minimum energy crossing point (MECP). The goal of this project is to couple the MECP search algorithm with
the highly parallel fragment molecular orbital (FMO) method for studying of spin-forbidden processes in
MSPs by using parallel computers

Time: 10:10 am – 10:20 am
Presenter: Rahul Dendukuri
Education: MS 2016, Computer Science, Northern Illinois University
Mentors: Mark Fahey & Mike Papka

Part-Replacement/Failure Analysis and Prediction for Mira & improvements for the “Gronkulator”
With the expiration of operational support from IBM for the BlueGene/Q supercomputing systems, the
availability of sufficient spare parts has become an important factor. I will present my statistical model
that is based primarily on the node-replacement history of the machine since the beginning of
production. The node failure/replacement trends have been visualized and the lifetime of the machine
can now be estimated through the proposed linear regression model.
The second part of my talk will be about my effort to improve the current version of the ALCF Machine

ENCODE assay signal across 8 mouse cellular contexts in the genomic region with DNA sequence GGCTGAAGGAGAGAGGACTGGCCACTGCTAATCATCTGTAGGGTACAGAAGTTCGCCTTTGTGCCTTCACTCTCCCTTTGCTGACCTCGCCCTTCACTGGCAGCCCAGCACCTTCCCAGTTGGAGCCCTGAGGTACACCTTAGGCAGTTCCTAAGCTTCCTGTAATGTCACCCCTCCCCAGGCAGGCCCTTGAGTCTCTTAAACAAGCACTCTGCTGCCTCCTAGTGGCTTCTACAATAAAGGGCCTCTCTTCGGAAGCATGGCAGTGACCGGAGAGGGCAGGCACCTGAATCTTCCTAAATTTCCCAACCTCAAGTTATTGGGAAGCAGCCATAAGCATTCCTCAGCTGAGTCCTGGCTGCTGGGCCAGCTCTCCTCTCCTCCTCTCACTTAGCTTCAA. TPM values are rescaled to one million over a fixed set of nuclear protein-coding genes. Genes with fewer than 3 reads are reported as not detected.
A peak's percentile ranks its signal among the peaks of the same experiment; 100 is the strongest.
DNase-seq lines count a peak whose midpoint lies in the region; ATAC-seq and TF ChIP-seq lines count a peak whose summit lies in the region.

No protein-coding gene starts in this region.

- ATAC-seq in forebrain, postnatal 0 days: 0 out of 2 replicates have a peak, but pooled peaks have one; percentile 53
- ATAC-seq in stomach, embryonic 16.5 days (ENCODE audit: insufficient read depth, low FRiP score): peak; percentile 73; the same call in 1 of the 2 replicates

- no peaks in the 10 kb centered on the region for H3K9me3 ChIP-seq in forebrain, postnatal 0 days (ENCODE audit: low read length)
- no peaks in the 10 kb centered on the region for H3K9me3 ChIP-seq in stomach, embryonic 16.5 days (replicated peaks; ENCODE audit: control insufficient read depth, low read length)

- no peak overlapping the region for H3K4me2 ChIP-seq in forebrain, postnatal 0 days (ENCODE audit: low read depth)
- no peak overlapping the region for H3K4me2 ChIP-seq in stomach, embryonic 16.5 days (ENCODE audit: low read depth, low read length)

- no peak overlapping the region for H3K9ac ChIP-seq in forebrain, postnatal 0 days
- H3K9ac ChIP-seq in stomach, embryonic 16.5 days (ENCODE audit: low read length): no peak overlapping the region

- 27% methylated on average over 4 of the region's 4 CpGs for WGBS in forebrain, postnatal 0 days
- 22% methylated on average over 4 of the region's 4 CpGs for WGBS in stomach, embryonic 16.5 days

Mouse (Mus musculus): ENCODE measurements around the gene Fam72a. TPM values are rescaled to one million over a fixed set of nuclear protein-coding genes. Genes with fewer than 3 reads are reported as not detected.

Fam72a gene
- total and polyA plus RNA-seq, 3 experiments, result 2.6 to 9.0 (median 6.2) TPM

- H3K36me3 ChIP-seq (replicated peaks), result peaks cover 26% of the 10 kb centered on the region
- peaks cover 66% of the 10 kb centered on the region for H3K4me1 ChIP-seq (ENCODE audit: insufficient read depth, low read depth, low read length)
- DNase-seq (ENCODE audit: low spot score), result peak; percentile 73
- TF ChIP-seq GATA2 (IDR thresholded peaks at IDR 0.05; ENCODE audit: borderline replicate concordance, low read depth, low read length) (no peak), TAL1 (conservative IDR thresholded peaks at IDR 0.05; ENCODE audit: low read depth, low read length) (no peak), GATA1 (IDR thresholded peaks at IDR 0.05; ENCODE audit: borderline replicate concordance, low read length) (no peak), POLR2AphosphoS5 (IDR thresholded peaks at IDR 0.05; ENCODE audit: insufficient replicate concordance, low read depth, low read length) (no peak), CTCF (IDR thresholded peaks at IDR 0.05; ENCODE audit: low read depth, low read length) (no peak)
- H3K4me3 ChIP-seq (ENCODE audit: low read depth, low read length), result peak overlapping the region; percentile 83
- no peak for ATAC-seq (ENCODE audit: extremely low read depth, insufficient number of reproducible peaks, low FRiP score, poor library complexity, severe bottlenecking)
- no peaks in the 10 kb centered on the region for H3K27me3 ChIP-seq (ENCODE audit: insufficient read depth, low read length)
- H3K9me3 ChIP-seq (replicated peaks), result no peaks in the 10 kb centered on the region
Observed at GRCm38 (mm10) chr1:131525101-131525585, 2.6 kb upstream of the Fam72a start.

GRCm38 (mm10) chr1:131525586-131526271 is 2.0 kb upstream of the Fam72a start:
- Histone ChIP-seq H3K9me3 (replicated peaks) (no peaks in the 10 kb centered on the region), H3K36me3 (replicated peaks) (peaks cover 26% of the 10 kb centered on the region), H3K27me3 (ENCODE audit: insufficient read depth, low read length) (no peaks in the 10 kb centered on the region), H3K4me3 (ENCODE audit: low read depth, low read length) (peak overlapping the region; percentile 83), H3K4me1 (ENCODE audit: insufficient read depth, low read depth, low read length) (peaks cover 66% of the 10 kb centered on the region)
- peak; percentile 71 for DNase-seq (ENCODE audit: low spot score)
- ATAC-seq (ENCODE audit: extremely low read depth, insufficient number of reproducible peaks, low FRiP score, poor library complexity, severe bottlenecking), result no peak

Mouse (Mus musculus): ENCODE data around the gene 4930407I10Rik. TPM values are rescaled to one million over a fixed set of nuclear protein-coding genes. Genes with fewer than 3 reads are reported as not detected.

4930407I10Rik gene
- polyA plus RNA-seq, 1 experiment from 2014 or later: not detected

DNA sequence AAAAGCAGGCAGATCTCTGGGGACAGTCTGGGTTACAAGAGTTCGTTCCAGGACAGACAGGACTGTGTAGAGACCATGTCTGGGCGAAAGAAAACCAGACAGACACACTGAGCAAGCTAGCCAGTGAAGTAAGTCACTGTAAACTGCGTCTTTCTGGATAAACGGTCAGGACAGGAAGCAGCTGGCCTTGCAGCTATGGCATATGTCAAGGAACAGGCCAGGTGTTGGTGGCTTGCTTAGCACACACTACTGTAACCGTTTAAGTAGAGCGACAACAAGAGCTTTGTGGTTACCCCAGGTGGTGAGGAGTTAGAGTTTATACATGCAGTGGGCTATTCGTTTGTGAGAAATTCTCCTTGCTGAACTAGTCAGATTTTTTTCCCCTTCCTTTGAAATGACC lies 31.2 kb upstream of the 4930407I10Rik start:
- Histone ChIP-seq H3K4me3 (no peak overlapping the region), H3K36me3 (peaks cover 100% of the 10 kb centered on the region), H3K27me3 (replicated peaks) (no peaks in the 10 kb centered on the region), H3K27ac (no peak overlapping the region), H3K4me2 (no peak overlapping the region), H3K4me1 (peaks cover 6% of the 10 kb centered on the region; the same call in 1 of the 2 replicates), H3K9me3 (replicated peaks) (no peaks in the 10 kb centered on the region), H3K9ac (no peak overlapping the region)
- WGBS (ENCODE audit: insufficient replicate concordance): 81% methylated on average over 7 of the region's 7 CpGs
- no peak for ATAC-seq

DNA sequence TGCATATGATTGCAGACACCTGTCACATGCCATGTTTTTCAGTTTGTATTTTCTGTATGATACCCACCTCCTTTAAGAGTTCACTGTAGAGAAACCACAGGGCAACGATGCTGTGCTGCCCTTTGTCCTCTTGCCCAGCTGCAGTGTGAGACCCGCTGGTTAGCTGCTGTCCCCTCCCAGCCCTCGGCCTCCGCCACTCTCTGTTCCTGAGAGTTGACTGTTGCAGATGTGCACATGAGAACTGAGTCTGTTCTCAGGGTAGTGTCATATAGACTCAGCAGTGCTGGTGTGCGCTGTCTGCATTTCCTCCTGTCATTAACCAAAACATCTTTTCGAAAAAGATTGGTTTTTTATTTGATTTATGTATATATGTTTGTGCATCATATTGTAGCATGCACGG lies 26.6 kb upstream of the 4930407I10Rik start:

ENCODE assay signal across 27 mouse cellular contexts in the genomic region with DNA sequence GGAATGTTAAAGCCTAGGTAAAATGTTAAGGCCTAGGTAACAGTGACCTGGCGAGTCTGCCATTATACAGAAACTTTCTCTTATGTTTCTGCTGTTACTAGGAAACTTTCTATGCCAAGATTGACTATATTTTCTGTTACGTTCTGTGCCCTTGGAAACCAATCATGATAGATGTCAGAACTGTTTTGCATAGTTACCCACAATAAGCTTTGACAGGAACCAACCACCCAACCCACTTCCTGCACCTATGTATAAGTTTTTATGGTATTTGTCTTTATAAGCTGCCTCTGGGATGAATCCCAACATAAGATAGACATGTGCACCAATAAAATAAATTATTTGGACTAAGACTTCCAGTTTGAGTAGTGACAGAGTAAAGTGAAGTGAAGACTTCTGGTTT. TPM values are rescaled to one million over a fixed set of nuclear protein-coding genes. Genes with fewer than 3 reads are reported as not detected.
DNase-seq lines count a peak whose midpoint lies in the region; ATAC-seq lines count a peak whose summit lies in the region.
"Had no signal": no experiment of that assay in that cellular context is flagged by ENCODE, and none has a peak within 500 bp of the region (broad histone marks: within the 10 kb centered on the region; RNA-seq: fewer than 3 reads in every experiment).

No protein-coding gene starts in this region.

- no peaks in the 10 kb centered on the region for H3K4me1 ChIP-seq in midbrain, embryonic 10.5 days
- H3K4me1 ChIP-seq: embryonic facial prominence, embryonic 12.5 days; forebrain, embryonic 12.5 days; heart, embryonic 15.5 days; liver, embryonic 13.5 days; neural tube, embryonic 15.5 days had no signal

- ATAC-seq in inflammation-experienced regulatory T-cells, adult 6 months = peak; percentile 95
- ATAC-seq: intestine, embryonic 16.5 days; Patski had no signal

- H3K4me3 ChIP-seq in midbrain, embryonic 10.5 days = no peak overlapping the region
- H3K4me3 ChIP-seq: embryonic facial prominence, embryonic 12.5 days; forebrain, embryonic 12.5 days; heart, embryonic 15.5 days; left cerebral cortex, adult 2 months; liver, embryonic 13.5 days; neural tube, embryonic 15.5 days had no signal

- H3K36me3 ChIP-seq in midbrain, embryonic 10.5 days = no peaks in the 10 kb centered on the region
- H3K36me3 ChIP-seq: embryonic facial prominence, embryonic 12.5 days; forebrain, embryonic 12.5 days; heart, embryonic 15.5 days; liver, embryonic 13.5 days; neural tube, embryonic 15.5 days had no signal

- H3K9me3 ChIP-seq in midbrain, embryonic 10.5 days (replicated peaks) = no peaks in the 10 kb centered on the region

status information page known as “The Gronkulator” (www.status.alcf.anl.gov) to better suit the
architectural and operational requirements of the Cooley cluster as well the computing resources to be
installed in the future –– starting off with Cray XC40 (Theta).

Time: 10:25 am – 10:35 am
Student: Clay Kauzlaric
Education: BS 2018, Computer Science, Northwestern University
Mentors: Mike Papka & Rajesh Sankaran

Waggle: An Open Platform for Intelligent Attentive Sensors

Waggle is a research project at Argonne National Laboratory with the aim to create a networked, extensible,
low power in-situ computing capable sensor platform ideal for environmental sensing as well as urban
research in smart cities. The project’s hardware relies on efficient and powerful single-board computers, a
custom designed power management board, and leading edge sensor technologies. These powerful physical
components are paired with the plentiful resources of cloud computing and open-source, modular software
to create an ideal stage for researchers to customize their sensor network by adding their own sensors and
data analysis methods. The Waggle platform is currently implemented in Array of Things, an urban sensing
project for the city of Chicago, with plans to deploy in the Chicago Botanic Garden, Cook County Forest
Preserve, and the Indian Boundary Prairies. In this talk, I will present my involvement in the project, including
assembly, testing, debugging, procurement, and deployment.

Time: 10:40 am – 10:50 am
Presenter: Yuping Fan
Education: PhD 2020, Computer Science, Illinois Institute of Technology
Mentors: Bill Allcock & Paul Rich

Adding Data Staging Functionality to the Cobalt Scheduler

The big picture of this project is to build a general framework that can make integration of future